Bullock is our most down-to-earth superstar, which makes her the perfect actress to connect with us from space. She talks a lot — to Clooney, to "Houston in the blind," to herself. Woven amid the bombardments and cliffhangers is a spiritual odyssey. Her character is dead inside after a personal tragedy. She needs to refind her faith and be born again — metaphorically but unmistakably, since in one shot she floats in the fetal position.

Gravity has more than a dash of old Hollywood: It's sentimental as all get-out. This isn't the first time that an old-fashioned religious theme gets past your defenses via state-of-the-art Hollywood technology, but it's one of the most effective. It wasn't actually shot in space — I know, big news. But even if everything happens in a computer, it's an awesome display of math and physics.

The first shot is very long and entirely fluid: a slice of Earth, a dot that turns out to be a shuttle moving toward us, faster than we anticipate, three figures attached — two working outside on the craft, one floating free. Throughout the film, I kept thinking of all the variables the filmmakers had to calculate: the way bodies drift vis-a-vis the Earth's rotation in zero gravity while stars move in the background ... the momentum and impact of an astronaut's body as it collides with another body or the side of a spacecraft with a head-rocking whomp.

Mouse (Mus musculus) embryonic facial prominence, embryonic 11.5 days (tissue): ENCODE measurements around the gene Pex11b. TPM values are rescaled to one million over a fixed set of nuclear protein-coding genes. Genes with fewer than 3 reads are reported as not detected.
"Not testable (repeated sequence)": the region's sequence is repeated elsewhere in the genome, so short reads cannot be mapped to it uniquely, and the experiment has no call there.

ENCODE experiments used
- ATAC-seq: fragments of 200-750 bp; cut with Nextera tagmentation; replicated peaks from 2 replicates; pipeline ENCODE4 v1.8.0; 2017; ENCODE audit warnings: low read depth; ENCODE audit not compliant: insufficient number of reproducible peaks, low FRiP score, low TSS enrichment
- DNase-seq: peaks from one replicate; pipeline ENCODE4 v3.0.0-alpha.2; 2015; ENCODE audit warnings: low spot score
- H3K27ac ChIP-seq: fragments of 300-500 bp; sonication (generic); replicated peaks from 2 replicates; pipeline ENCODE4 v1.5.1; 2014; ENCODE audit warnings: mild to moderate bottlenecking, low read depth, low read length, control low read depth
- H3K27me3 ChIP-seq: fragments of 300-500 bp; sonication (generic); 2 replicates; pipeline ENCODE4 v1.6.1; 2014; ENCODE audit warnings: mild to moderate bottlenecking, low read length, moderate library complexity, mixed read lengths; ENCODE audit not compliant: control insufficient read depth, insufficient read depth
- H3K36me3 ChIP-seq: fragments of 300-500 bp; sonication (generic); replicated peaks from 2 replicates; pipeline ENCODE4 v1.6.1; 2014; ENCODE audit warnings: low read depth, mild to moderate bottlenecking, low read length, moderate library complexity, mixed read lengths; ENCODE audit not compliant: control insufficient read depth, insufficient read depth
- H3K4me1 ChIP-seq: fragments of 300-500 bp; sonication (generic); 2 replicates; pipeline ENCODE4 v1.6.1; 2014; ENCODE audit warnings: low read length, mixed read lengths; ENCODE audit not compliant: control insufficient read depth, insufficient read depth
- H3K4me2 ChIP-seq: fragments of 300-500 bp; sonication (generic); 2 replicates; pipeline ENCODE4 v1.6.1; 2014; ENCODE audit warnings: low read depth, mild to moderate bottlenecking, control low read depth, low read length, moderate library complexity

I don't think my reverence for the physics is entirely separate from the characters' religious journey. A New York magazine reader of mine quoted Einstein saying, "Scientists have a religious feeling that takes the form of a rapturous amazement at the harmony of natural law." I felt that watching Bullock and Clooney in orbit.